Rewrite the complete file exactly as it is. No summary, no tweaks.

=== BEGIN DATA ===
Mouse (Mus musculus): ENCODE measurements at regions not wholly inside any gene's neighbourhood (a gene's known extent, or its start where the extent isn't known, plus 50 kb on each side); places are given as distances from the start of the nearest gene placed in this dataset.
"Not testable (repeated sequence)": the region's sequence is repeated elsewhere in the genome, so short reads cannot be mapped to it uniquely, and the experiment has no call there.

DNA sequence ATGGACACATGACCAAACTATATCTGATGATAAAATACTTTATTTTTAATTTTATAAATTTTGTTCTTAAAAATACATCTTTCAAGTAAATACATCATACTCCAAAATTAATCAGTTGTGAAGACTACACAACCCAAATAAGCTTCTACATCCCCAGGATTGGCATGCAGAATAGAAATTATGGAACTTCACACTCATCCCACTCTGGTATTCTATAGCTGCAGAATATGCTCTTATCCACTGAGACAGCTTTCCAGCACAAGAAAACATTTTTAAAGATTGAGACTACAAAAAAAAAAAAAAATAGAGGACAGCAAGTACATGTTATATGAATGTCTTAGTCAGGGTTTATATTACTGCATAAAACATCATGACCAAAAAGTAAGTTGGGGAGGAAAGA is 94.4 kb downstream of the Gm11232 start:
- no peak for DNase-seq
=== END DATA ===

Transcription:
Mouse (Mus musculus): ENCODE measurements at regions not wholly inside any gene's neighbourhood (a gene's known extent, or its start where the extent isn't known, plus 50 kb on each side); places are given as distances from the start of the nearest gene placed in this dataset.
"Not testable (repeated sequence)": the region's sequence is repeated elsewhere in the genome, so short reads cannot be mapped to it uniquely, and the experiment has no call there.

DNA sequence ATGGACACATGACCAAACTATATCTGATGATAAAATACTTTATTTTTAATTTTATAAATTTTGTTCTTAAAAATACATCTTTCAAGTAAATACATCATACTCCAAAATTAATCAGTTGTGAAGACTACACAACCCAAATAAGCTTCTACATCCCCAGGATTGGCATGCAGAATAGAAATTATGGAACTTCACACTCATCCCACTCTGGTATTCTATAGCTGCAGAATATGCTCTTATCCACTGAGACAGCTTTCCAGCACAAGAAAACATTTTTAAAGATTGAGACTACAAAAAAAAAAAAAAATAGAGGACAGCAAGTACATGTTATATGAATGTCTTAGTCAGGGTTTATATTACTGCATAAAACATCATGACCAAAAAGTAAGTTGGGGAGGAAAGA is 94.4 kb downstream of the Gm11232 start:
- no peak for DNase-seq